PLoS ONE 01/2012; 7(4):e35592. · 3.53 Impact Factor
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    ABSTRACT: Ductal carcinoma in situ (DCIS) is a pre-invasive carcinoma of the breast that exhibits several distinct morphologies but the link between morphology and patient outcome is not clear. We hypothesize that different mechanisms of growth may still result in similar 2D morphologies, which may look different in 3D. To elucidate the connection between growth and 3D morphology, we reconstruct the 3D architecture of cribriform DCIS from resected patient material. We produce a fully automated algorithm that aligns, segments, and reconstructs 3D architectures from microscopy images of 2D serial sections from human specimens. The alignment algorithm is based on normalized cross correlation, the segmentation algorithm uses histogram equilization, Otsu's thresholding, and morphology techniques to segment the duct and cribra. The reconstruction method combines these images in 3D. We show that two distinct 3D architectures are indeed found in samples whose 2D histological sections are similarly identified as cribriform DCIS. These differences in architecture support the hypothesis that luminal spaces may form due to different mechanisms, either isolated cell death or merging fronds, leading to the different architectures. We find that out of 15 samples, 6 were found to have 'bubble-like' cribra, 6 were found to have 'tube-like' criba and 3 were 'unknown.' We propose that the 3D architectures found, 'bubbles' and 'tubes', account for some of the heterogeneity of the disease and may be prognostic indicators of different patient outcomes.
    PLoS ONE 01/2012; 7(9):e44011. · 3.53 Impact Factor
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    ABSTRACT: Ductal Carcinoma in situ (DCIS) is a pre-invasive carcinoma of the breast that exhibits several distinct morphologies. The staging of the disease is often based on 2-dimensional (2D) slices from tissue samples stained with hematoxylin and eosin. Therefore, much of the 3-dimensional (3D) structure of the carcinoma is unknown. We develop a method for producing 3D reconstructions of DCIS specimens from serial sections. This includes an alignment, duct segmentation, cribra segmentation and 3D reconstruction method. Our results show that there are different 3D architectures of cribriform DCIS classified by 2D histological slices. We conclude that the 3D morphology of the disease is complex and may provide additional clinical information than the classical 2D approach.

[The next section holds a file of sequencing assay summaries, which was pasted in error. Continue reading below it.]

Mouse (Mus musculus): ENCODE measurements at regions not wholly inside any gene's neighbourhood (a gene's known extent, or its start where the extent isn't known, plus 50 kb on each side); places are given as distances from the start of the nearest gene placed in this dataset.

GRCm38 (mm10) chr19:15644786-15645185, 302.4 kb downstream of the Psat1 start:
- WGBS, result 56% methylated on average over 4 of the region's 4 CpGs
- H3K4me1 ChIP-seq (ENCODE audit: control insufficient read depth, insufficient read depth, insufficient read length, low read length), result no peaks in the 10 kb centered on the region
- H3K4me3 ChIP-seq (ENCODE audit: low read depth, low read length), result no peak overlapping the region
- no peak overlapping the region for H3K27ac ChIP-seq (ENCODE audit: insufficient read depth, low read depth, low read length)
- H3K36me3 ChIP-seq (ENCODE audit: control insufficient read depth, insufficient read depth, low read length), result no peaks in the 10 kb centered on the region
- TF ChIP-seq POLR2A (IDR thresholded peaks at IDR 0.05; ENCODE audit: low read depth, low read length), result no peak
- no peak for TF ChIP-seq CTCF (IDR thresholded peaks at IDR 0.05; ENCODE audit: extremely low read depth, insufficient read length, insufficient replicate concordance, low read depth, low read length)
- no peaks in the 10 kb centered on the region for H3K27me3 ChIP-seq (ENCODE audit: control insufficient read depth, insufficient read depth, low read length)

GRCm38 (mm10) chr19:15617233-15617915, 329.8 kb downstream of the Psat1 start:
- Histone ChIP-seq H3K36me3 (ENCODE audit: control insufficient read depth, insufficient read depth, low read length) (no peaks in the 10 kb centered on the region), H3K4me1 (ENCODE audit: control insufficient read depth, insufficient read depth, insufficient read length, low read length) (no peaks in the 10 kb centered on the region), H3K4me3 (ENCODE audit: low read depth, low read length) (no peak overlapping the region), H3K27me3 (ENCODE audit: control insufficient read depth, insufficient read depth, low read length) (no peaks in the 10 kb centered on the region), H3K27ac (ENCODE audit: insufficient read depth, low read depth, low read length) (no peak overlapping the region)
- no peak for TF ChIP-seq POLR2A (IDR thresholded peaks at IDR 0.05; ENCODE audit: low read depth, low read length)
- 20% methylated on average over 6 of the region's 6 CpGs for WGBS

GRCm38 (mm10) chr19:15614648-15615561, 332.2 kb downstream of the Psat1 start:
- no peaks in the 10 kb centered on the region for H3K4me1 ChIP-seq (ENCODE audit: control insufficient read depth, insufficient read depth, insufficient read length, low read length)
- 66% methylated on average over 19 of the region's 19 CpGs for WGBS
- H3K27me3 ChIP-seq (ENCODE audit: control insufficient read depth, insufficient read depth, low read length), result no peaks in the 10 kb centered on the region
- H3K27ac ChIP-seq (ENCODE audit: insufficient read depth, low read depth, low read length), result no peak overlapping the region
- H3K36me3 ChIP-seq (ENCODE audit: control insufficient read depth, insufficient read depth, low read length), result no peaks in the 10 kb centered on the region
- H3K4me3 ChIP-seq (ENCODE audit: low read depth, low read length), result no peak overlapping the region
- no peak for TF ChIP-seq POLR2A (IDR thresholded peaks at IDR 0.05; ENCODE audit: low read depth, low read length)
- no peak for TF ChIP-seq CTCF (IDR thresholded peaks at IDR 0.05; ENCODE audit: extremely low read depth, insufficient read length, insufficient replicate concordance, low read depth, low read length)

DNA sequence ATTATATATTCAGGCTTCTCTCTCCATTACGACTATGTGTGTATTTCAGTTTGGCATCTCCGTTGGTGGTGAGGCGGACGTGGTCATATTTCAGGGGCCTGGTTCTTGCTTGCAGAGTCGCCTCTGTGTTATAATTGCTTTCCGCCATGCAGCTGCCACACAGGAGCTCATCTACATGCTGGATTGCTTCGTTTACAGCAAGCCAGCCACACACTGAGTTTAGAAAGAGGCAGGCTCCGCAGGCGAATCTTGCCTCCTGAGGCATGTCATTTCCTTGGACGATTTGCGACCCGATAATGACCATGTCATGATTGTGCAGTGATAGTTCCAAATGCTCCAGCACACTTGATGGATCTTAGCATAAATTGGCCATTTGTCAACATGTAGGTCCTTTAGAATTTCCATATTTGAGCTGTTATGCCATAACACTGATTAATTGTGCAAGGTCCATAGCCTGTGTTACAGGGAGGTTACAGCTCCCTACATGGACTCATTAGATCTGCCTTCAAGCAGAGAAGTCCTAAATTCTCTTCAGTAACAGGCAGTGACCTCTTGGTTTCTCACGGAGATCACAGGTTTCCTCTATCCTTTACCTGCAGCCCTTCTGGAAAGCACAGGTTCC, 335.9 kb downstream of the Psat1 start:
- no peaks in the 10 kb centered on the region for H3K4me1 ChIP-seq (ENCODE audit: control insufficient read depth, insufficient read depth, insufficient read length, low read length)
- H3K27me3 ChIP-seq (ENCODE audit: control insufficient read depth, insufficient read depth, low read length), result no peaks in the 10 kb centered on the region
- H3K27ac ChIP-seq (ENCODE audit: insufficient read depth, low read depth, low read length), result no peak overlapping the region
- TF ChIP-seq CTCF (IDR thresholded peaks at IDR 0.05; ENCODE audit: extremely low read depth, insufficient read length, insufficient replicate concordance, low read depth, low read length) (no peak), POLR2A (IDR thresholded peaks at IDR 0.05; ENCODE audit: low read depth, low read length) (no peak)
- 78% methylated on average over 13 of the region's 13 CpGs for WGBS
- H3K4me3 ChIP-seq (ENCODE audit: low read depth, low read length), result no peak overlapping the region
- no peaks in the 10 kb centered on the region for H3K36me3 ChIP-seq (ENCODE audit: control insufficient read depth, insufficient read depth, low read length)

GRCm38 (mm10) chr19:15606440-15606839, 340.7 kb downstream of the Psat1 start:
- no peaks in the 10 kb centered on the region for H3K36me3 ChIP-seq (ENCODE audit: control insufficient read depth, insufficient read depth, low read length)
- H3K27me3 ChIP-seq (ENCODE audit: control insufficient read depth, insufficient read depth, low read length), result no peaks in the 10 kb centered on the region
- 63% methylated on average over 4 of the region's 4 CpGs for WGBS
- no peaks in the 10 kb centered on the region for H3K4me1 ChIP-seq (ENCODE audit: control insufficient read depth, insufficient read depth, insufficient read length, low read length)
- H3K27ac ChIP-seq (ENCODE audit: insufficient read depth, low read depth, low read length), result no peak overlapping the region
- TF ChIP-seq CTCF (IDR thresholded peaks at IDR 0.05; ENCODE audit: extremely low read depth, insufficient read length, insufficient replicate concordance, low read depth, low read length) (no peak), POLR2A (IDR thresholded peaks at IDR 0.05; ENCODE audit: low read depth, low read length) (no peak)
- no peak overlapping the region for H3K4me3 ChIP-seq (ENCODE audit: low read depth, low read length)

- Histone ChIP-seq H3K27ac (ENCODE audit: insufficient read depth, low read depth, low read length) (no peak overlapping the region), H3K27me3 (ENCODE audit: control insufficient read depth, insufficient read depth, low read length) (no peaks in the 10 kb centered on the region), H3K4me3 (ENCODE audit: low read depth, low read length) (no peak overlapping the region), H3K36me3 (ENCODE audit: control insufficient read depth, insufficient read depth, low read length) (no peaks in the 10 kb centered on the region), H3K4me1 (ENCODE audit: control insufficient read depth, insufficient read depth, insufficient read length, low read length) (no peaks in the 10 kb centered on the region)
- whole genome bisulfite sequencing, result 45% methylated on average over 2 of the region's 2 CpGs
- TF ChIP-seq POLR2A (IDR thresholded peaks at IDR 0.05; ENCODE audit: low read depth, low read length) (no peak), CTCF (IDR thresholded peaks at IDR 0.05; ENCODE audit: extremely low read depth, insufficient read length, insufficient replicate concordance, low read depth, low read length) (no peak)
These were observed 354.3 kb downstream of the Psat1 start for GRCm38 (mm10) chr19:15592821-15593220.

Biomedical Engineering and Sciences (IECBES), 2012 IEEE EMBS Conference on; 01/2012
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    ABSTRACT: Normal cellular behavior can be described as a complex, regulated network of interaction between genes and proteins. Targeted cancer therapies aim to neutralize specific proteins that are necessary for the cancer cell to remain viable in vivo. Ideally, the proteins targeted should be such that their downregulation has a major impact on the survival/fitness of the tumor cells and, at the same time, has a smaller effect on normal cells. It is difficult to use standard analysis methods on gene or protein expression levels to identify these targets because the level thresholds for tumorigenic behavior are different for different genes/proteins. We have developed a novel methodology to identify therapeutic targets by using a new paradigm called "gene centrality." The main idea is that, in addition to being overexpressed, good therapeutic targets should have a high degree of connectivity in the tumor network because one expects that suppression of its expression would affect many other genes. We propose a mathematical quantity called "centrality," which measures the degree of connectivity of genes in a network in which each edge is weighted by the expression level of the target gene. Using our method, we found that several SRC proto-oncogenes LYN, YES1, HCK, FYN, and LCK have high centrality in identifiable subsets of basal-like and HER2+ breast cancers. To experimentally validate the clinical value of this finding, we evaluated the effect of YES1 knockdown in basal-like breast cancer cell lines that overexpress this gene. We found that YES1 downregulation has a significant effect on the survival of these cell lines. Our results identify YES1 as a target for therapeutics in a subset of basal-like breast cancers.
    Genes & cancer 10/2010; 1(10):1063-73.

Publication Stats

2k Citations
188.84 Total Impact Points

Institutions

  • 2007–2014
    • Rutgers, The State University of New Jersey
      • • Department of Molecular Biology and Biochemistry
      • • Department of Physics
      New Brunswick, New Jersey, United States
  • 2012
    • Cancer Institute of New Jersey (CINJ)
      New York City, New York, United States
  • 2008
    • Lawrence Livermore National Laboratory
      Livermore, California, United States
  • 2007–2008
    • Broad Institute of MIT and Harvard
      Cambridge, Massachusetts, United States
  • 2006–2007
    • Boston University
      Boston, Massachusetts, United States
    • University of Central Florida
      Orlando, Florida, United States
  • 2004–2006
    • Institute for Advanced Study
      • Simons Center for Systems Biology
      Princeton, NJ, United States
  • 2005
    • IBM
      Armonk, New York, United States
  • 2003
    • Princeton University
      • Department of Molecular Biology
      Princeton, NJ, United States